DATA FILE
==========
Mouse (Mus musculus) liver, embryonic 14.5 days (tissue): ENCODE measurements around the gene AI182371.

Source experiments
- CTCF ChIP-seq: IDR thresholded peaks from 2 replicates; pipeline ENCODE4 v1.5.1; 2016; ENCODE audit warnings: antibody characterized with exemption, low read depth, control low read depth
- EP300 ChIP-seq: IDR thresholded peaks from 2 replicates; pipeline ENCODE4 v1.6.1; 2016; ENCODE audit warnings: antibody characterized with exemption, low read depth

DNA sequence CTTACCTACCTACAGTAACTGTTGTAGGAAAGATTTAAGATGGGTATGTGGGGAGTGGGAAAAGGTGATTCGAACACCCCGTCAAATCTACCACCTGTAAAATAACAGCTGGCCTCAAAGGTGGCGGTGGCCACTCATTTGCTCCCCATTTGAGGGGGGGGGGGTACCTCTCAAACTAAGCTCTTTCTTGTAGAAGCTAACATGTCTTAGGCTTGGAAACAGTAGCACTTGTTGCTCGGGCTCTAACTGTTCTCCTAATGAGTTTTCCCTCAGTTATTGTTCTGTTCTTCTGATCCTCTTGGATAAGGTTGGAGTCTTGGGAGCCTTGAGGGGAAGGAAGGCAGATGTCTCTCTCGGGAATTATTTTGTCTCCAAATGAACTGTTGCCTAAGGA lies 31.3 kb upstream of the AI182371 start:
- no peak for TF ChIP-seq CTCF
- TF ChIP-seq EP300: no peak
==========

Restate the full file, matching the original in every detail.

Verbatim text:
Mouse (Mus musculus) liver, embryonic 14.5 days (tissue): ENCODE measurements around the gene AI182371.

Source experiments
- CTCF ChIP-seq: IDR thresholded peaks from 2 replicates; pipeline ENCODE4 v1.5.1; 2016; ENCODE audit warnings: antibody characterized with exemption, low read depth, control low read depth
- EP300 ChIP-seq: IDR thresholded peaks from 2 replicates; pipeline ENCODE4 v1.6.1; 2016; ENCODE audit warnings: antibody characterized with exemption, low read depth

DNA sequence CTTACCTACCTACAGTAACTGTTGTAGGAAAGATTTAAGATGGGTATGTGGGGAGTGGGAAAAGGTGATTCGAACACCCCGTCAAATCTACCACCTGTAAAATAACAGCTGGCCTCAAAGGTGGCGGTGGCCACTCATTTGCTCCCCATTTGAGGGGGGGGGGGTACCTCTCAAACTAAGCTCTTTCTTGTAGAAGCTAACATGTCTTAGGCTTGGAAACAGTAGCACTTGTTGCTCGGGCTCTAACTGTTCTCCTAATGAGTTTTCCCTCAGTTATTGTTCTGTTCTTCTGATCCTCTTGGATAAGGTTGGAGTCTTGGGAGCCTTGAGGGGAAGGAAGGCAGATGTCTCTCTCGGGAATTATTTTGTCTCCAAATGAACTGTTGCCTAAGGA lies 31.3 kb upstream of the AI182371 start:
- no peak for TF ChIP-seq CTCF
- TF ChIP-seq EP300: no peak